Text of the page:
I'm presenting my solution and I'd like to have it undergo some constructive scrutiny here. Is my solution mathematically correct and easy to follow?

Any room for improvement and making it more effective/shorter?

Note that I don't want an alternate fancy solution using weird theory I've never run into, but I want this one to be improved upon.

Part 1 - Find the value using residue.

Denote the integral as $I$, since the integrand is an even function, we can write

$$I'=2I=\int_{-\infty}^{\infty}\frac{\cos(3x)}{x^2+12} \ dx.\tag1$$

Let's integrate over semi-disk with radius $R$ on the upper half plane, where $\gamma$ is the semi-circle curve going counter clockwise from $0$ to $\pi$ and the complete contour $C$ is $\gamma \cup [-R,R].$ Let


Using Eulers formula, we have that our sought integral is

$$I = \frac{I'}{2}=\Re\left(\frac{1}{2}\oint_Cf(z) \ dz\right)=\underbrace{\Re\left(\frac{1}{2}\oint_\gamma f(z) \ dz\right)}_{=I_1}+\underbrace{\Re\left(\frac{1}{2}\int_{-R}^Rf(z) \ dz\right)}_{I}. \tag3$$

We need to find $I$ as $R\rightarrow\infty$ and show that $I_1\rightarrow 0$ as $R\rightarrow \infty$

Let's start with finding the value of $I$ using residue theorem. We have that the poles are given by $z^2+12=0 \Leftrightarrow z_1 = 2i\sqrt{3}$ and $z_2 = -2i\sqrt{3}$ but only $z_1$ is inside of $C$, thus the residue is given by


the value of our integral is then

$$I=\frac{1}{2}\Re\left(2\pi i \text{Res}_{z_1}(f(z))\right) = \Re\left(2\pi i \frac{e^{-6\sqrt{3}}}{4i\sqrt{3}}\right) = \boxed{\frac{\pi}{4\sqrt{3}e^{6\sqrt{3}}}.}\tag 5$$

Part 2 - Show that $I_1\rightarrow0$ as $R\rightarrow \infty$

Showing that the real part of $\oint_\gamma f(z) \ dz$ tends to zero is the same as showing that the entire integral, including the imaginary part tends to zero, so we can get rid of the $\Re.$ We want to find some bounds for the integral and then let $R\rightarrow \infty.$ Using $z = Re^{3it} \implies dz = 3Rie^{3it} \ dt$ We have that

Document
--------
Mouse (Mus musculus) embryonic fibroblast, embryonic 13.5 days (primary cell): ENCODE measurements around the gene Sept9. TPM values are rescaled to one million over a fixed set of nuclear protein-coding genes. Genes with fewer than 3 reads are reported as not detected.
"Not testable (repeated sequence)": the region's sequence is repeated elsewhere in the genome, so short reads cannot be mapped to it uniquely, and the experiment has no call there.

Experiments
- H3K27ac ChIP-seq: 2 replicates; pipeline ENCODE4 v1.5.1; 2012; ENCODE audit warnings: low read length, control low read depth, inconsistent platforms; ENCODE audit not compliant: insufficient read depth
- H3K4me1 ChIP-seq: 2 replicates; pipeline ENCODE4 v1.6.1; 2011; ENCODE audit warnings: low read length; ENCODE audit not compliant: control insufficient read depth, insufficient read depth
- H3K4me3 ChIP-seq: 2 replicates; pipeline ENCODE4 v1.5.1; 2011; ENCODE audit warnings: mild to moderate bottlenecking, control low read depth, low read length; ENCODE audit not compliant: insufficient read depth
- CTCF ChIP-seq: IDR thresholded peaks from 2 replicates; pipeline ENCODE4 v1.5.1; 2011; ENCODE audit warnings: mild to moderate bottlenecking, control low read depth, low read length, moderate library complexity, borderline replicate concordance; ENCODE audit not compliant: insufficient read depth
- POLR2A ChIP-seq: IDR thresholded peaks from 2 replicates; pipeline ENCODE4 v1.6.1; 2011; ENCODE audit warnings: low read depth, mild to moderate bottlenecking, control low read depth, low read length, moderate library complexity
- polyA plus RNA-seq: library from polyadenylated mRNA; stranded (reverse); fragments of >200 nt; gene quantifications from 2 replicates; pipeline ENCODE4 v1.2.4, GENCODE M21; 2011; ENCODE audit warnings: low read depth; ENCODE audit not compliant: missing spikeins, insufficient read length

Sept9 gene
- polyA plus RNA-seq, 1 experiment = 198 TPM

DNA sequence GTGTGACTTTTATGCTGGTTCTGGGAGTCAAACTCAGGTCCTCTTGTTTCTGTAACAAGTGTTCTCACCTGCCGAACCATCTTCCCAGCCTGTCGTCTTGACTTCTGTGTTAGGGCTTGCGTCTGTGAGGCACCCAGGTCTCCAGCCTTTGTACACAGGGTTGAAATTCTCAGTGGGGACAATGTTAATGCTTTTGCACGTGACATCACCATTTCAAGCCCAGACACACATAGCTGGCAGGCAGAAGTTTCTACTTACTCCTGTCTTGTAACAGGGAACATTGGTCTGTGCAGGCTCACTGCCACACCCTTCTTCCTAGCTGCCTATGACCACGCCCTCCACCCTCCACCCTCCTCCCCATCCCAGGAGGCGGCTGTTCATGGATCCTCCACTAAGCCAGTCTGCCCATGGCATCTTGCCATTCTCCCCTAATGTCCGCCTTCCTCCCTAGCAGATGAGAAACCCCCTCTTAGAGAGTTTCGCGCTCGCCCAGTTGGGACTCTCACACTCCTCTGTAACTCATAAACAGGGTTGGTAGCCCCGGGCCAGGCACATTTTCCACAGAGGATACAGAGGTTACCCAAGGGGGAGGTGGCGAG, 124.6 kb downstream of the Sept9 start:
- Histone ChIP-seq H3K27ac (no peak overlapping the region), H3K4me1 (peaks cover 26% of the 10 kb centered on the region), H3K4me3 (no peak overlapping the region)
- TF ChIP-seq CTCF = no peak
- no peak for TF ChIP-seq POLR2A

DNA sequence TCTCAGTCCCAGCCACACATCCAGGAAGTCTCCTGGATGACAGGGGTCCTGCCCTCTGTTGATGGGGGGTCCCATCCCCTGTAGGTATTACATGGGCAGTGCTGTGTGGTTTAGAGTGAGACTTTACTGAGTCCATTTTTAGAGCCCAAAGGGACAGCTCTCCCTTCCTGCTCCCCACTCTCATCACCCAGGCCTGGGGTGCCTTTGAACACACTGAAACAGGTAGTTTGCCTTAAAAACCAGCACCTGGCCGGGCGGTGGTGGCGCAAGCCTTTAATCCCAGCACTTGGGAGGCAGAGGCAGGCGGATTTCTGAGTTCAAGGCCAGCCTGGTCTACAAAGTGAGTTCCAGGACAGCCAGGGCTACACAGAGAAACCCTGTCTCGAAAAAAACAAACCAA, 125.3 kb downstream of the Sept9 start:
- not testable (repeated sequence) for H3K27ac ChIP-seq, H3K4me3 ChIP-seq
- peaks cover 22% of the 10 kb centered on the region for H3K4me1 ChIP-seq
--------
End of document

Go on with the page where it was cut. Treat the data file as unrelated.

$$\oint_\gamma \frac{e^{3iz}}{z^2+12} \ dz = \int_0^\pi \frac{e^{3iRe^{3it}}}{R^2e^{6it}+12} \cdot 3Rie^{3it}\ dt = 3Ri\int_0^\pi\frac{e^{3iRe^{3it}}\cdot e^{3it}}{R^2e^{6it}+12} \ dt \tag6$$

The triangle inequality for integrals gives

$$\left|3Ri\int_0^\pi\frac{e^{3iRe^{3it}}\cdot e^{3it}}{R^2e^{6it}+12} \ dt\right|\le 3R\int_0^\pi\frac{|e^{3iRe^{3it}}|\cdot |e^{3it}|}{|R^2e^{6it}+12|} \ dt = 3R\int_0^\pi\frac{|e^{3iRe^{3it}}|}{|R^2e^{6it}+12|} \ dt. \tag 7$$

Before we can move on we have to do some sidework. For large $R$ we have that

$$|R^2e^{6it}-(-12)|\ge ||R^2e^{6it}|-|-12|| = R^2-12. \tag8$$

For the numerator we have that

$$|e^{3iRe^{3it}}| = |e^{3Ri(\cos(3t)+i\sin(3t))}|=|e^{3Ri\cos(3t)}|\cdot |e^{-3R\sin(3t)}|\le 1. \tag 9$$

since the factor containing cosine has modulus equal to $1$ and the second factor is always less than or equal to $1$ for $R\in[0,\infty)$. Finally, proceeding with $(7)$ we have that

$$3R\int_0^\pi\frac{|e^{3iRe^{3it}}|}{|R^2e^{6it}+12|} \ dt \leq 3\int_0^{\pi}\frac{R}{R^2-1} \ dt \rightarrow 0, \quad R\rightarrow \infty, \tag{10}$$

since the denominator contains the dominating term.


Be careful. It's not true that $|e^{-3R\sin(3t)}|\leq 1$ for all $R\in[0,\infty]$ and $t\in[0,\pi]$. Namely, at $t=\pi/2$, we have $\sin(3\pi/2)=-1$. This would make $e^{-3R(-1)}=e^{3R}$ which grows exponentially as $R\rightarrow\infty$.

Also, you can't always pass the limit inside an integral without checking other conditions first (usually related to uniform convergence). I was taught to use an estimation, \begin{equation}\bigg|\int_\Gamma f(z) dz\bigg| \leq M\cdot l(\Gamma)\end{equation} where $M = \max\limits_{z\in\Gamma} |f(z)|$ and $l(\Gamma)$ is the length of the contour. This, or Jordan's lemma.

Both of them gets rid of the integral, so you can work with the limit. If these don't work, maybe try another contour.

  • $\begingroup$ Thanks a lot! I will remake the second part of my solution on paper and see if I can mange, if not I'll return with a question. Take an upvote meanwhile. $\endgroup$ – Parseval Oct 21 '18 at 17:01

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